Today we welcome a guest blawger — the Senior Vice President & General Counsel of Zix Corporation (NASDAQ:ZIXI), Ronald A. Woessner

Ron knows a thing or two about data encryption.  As Zix’s homepage says:

Zix Corporation is the leading provider of services that Connect entities to Protect and Deliver sensitive information. ZixCorp’s hosted Email Encryption Service provides an easy and cost-effective way to ensure customer privacy and regulatory compliance for corporate email. Its PocketScript® e-prescribing service reduces costs and improves patient care by automating the prescription process between payors, doctors, and pharmacies.

So let’s hear from Ron.  Here goes:

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Zeroes and ones — joy!

In 1999, the American Bar Association’s Standing Committee on Ethics and Professional Responsibility ruled that an attorney may transmit confidential client information via unencrypted email over the Internet without violating the Model Rules of Professional Conduct.  The basis for the ABA’s decision was that unencrypted email has a reasonable expectation of privacy from a technological and legal standpoint — similar to the expectation of privacy for mail, phone and facsimile communications.

The basis for the ABA’s decision is no longer valid, given what we know today about the inherent privacy and security vulnerabilities of unencrypted email.  The ABA should revise its decision.

It is now widely known to information technology professionals that unencrypted email messages are as vulnerable as a postcard to a third party’s prying eyes.  In recognition of this, the regulations under the Health Insurance Portability and Accountability Act of 1996 ("HIPAA") and the Gramm-Leach-Blilely Financial Modernization Act of 1999 ("GLBA") require that email messages containing personal health information and personal financial information be encrypted.  Encryption is required because, according to the regulations, unencrypted "email is not a secure method for sending sensitive data."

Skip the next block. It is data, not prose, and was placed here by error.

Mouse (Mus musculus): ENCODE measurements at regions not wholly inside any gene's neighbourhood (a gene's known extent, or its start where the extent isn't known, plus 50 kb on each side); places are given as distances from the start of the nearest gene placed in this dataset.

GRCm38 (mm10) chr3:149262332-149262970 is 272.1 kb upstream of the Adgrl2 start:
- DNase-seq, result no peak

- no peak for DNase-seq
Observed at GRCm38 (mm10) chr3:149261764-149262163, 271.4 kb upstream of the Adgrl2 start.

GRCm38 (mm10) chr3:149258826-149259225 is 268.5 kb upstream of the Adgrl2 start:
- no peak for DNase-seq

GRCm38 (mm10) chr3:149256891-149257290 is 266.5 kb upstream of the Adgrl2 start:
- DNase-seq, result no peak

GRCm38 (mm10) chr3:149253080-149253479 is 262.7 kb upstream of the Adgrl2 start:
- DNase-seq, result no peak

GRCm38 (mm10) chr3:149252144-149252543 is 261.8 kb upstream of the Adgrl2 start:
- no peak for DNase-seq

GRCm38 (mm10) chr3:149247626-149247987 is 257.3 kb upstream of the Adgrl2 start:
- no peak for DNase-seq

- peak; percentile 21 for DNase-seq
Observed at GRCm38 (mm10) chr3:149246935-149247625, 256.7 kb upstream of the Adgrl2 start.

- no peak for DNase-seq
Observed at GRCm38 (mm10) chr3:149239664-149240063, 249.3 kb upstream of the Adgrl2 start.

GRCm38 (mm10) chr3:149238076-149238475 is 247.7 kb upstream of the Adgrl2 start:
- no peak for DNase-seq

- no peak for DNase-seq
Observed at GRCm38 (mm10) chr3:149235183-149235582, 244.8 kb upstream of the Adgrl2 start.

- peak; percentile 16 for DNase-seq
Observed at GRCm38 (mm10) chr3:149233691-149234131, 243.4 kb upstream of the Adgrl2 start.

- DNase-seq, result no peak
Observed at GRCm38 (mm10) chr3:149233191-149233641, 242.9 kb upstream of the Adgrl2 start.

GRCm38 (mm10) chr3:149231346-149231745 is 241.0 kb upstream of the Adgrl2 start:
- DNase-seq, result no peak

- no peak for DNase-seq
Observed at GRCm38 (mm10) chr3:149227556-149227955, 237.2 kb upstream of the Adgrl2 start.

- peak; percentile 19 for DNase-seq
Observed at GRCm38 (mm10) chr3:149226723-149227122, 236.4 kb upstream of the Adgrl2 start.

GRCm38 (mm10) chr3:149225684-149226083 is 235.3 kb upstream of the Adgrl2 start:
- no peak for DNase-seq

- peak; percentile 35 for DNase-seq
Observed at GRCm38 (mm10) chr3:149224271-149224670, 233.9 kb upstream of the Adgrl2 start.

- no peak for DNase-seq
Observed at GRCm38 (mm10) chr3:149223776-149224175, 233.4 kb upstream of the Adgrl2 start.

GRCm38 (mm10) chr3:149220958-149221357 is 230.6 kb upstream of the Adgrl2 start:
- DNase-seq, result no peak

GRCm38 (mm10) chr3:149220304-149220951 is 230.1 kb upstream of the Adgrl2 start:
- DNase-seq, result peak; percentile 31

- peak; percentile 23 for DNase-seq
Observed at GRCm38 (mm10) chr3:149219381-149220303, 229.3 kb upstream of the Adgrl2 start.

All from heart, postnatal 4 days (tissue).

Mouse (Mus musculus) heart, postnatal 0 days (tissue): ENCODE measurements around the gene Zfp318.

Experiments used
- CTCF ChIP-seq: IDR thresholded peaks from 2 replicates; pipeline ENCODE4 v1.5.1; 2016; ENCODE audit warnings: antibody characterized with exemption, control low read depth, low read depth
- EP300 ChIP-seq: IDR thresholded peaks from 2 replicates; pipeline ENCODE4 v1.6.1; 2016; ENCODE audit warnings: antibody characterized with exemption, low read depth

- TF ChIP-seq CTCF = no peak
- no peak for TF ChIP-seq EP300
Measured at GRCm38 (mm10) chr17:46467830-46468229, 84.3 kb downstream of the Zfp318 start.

The HIPAA and GLBA regulations do not require encryption for regular mail, phone and fax communications.  Since encryption is required for email messages but not for these other forms of communication, the federal regulators clearly believe that unencrypted email is less secure than regular mail, phone and fax communications.

Recent court decisions illustrate the legal risk to attorneys that use unencrypted email.  In Scott v. Beth Israel Medical Center, Inc., the court held that unencrypted email messages sent by a client to his attorney using his employer’s computer and via the employer’s email system pertaining to the client’s legal claim against the employer were not protected from discovery because the client had no reasonable expectation of privacy.

Admittedly, this particular case involved a situation where the attorney-client communications related to a legal claim against the employer whose email system was being used to transmit the email messages.  Nevertheless, the rationale of the decision — that there is no reasonable expectation of privacy in unencrypted email messages transmitted by an employer’s computer network — could be readily extended to any email communication about a personal legal matter that is transmitted or accessed by the client from his or her place of employment during business hours.

Given the foregoing, the ABA should begin requiring the use of encryption for attorney-client communications.  Attorneys that do not use encryption for sensitive email communications risk legal malpractice claims.  Attorneys that do not use encryption for email communications containing personal information protected by HIPAA or GLBA risk fines and jail time.

Ronald A. Woessner

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